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Brazilian president's U.S. state visit postponed over alleged spying

Brazilian President Dilma Rousseff will not travel to the United States for a state visit over allegations of U.S. spying.

Story highlights

  • Brazil has protested reports of US surveillance of President Dilma Rousseff's phone, e-mail
  • Obama has promised to look into matter, but White House says it will take months
  • Brazil not happy with situation; Obama, Rousseff talked on Monday to try and work it out
  • Both government's say decision to postpone state visit reached jointly; will be rescheduled

The United States and Brazil jointly agreed on Tuesday to postpone Brazilian President Dilma Rousseff's state visit to Washington next month due to controversy over reports the U.S. government was spying on her communications.

Brazil protested recent disclosures of National Security Agency surveillance, which were included in media reports citing information apparently leaked by Edward Snowden, a former agency contractor who previously admitted leaking U.S. surveillance information to journalists.

A White House statement announcing the postponement said President Barack Obama had previously ordered a thorough review of American intelligence activities, but it acknowledged that process would take several months to complete.

As Brazil's uproar over NSA grows, U.S. vows to work through tensions

Rousseff spoke with Obama on the phone Monday in a last-minute attempt to patch things up, according to both governments. They decided for now to shelve the visit that had been scheduled for October 23.

Brazil still is not satisfied with the situation.

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    "The conditions for a state visit on the previously agreed date haven't been provided," Rousseff's office said.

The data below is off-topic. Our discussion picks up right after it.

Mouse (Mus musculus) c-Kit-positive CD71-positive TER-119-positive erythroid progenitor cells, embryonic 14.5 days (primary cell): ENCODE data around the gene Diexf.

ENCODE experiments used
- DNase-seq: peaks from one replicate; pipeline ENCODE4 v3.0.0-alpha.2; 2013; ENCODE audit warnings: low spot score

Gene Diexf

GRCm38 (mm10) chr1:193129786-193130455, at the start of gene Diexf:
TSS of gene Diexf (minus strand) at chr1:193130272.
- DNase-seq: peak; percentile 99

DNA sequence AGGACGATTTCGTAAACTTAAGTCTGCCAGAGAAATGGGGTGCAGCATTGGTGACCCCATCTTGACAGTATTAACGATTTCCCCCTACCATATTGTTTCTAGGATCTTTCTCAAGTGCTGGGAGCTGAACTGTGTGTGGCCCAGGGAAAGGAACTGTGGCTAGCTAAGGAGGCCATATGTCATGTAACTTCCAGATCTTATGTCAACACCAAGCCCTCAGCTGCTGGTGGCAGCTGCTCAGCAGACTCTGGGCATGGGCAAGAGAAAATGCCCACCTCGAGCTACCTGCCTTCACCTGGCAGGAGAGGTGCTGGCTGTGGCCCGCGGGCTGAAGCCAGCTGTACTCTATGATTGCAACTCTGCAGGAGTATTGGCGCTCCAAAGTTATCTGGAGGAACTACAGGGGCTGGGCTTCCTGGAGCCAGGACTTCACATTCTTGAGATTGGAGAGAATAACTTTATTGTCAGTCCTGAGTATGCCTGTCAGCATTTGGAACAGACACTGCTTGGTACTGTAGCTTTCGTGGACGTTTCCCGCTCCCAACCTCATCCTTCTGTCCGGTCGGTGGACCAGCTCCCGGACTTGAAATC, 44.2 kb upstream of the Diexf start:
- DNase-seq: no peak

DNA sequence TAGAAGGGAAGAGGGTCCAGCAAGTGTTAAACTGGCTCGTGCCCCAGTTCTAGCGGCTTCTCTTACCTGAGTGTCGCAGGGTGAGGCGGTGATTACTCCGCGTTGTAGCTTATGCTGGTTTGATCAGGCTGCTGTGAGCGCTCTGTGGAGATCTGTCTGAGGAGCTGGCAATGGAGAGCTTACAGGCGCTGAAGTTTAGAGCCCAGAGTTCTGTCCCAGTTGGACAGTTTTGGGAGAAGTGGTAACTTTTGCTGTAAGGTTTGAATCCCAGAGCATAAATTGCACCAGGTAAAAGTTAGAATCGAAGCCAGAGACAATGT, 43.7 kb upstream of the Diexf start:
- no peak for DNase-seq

But the White House said the two agreed to a postponement because they did not want the visit to be "overshadowed by a single bilateral issue, no matter how important or challenging the issue may be" and that the trip would be rescheduled.

    "The president has said that he understands and regrets the concerns disclosures of alleged U.S. intelligence activities have generated in Brazil and made clear that he is committed to working together with President Rousseff and her government in diplomatic channels to move beyond this issue as a source of tension in our bilateral relationship," the White House said.

    Brazil, Mexico summon U.S. ambassadors over espionage reports

    The reports alleged the NSA spied on Rousseff's mobile phone and e-mail communications as well as those of many of her advisers and oil giant Petrobras.

    The reports embarrassed and outraged her, making the prospect of bilateral trade talks extremely difficult. The United States is Brazil's second-biggest trading partner after China.

    The state visit was intended to bring the two biggest economies in the Americas closer together.

    A Brazilian president hasn't embarked on a state visit to the United States in almost two decades.